• Then, suddenly, the apostle begins to address the Corinthian participation in an offering for the Jesus community in Jerusalem – the apostle never gives us a clear reason for the offering for the saints – there may be a hint in the Galatian epistle, in which Paul says that the community in Jerusalem asked him to “remember the poor” when he spoke to Gentile communities (Galatians 2.10), which Paul was happy to do
  • When he was in Corinth, Paul began to raise the offering, and the Corinthians were eager to participate – they regularly set aside money for it, which Paul was to gather when he returned to Corinth and take to Jerusalem
  • But the Corinthian eagerness and enthusiasm waned, and the collection seems to have stalled – the apostle writes here to encourage them to reignite their enthusiasm for the offering – he does this in several ways
  • First, he tells them of the eagerness in Macedonia to share in the offering – the Macedonian followers of Jesus are poor, at least compared to the Corinthians, but, in a wonderful turn of a phrase, Paul says that “their abundant joy and their extreme poverty have overflowed in a wealth of generosity” – not only have the Macedonians given as much as they could but they have given even more than that, going beyond their means to share with their fellow Jesus people in Jerusalem
  • Paul does not do this to shame the Corinthians into doing what they have promised – instead, his is an appeal to their excellence – they excel in so many ways, in faith, in speck, in knowledge, in utmost eagerness, and in Paul’s love for them – and if they excel in these ways, he wants them to excel in generosity, too
  • Next he turns to the generosity of God and of Jesus in Jesus’ gift for all people – although he was rich, Jesus became poor for the Corinthians so that they, in turn, could become rich – but the wealth that Jesus provides is not the wealth of people and nations – it is not in material things, such as money – the wealth that Jesus provides is an embarrassment of riches in love, grace, mercy, life, and peace – the proper response to such a gift is gratitude, which the Corinthians can express in their own generosity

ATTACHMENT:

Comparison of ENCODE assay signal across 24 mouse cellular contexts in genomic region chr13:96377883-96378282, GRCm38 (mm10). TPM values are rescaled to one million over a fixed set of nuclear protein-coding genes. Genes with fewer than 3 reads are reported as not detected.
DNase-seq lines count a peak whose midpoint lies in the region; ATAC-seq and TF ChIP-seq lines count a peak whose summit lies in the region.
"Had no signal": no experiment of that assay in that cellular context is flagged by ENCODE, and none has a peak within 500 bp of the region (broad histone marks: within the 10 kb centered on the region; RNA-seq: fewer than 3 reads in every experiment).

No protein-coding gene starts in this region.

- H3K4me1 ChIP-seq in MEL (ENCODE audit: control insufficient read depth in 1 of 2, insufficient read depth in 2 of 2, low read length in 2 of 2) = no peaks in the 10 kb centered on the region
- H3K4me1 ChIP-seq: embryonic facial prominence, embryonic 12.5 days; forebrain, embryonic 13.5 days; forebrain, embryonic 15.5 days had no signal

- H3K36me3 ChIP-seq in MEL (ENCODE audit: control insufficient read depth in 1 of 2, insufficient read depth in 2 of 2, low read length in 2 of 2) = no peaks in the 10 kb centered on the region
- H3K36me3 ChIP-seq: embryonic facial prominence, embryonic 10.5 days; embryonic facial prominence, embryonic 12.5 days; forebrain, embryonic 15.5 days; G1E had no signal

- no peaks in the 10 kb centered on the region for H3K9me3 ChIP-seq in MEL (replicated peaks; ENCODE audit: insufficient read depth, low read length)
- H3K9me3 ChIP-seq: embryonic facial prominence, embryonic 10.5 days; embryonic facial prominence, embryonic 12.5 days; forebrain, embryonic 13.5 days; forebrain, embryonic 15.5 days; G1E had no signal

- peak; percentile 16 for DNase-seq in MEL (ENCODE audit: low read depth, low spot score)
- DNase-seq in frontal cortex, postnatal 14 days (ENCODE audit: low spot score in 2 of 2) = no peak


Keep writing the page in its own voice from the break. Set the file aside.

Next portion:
• And Paul emphasizes the mutuality of the life of Jesus’ followers – everything is a matter of a fair balance – as the Corinthians give eagerly now, so others will give eagerly should the need arise in Corinth
  • That is the nature of the life of disciples of Jesus – there is eagerness to serve, there is gratitude to God for all of God’s gifts, especially the gift of Jesus, and there is mutual love, respect, and support for other

II. Excel in Generosity

  • But, as I said, the more things change, the more they stay the same – for whatever reason, the apostle has to remind the Corinthians of these things – and we need those reminders, too
  • Even though Jesus tells us that we cannot serve God and wealth (Matthew 6.24), and even though Paul tells us that the love of money is the root of all kinds of evil (I Timothy 6.10), we find all sorts of ways to keep for ourselves as much money as we can – learning to love God and not our own wealth and comfort is for us a lifelong journey
  • Of course, this gets us into the practice of stewardship, which concerns not money alone, but our use and care for all the resources that we enjoy – our struggle with stewardship connects to the untruth that rules the economies of our world – that untruth says that there is not enough for everyone so we have to get our portion first and keep it – it is the lie of scarcity
  • Jesus teaches us, however, that we do not live in a world of scarcity – the life that God offers to us all through Jesus is a life of abundance – at the heart of the good news is our trust in God that there is enough for everyone
  • The early response to the spread of the coronavirus was to fall immediately into the fear of scarcity – people began hoarding toilet paper, of all things, as well as cleaning supplies – there was always enough for everyone, but because we took more than we needed, we created a scarcity – we were afraid and we confirmed our fears all by ourselves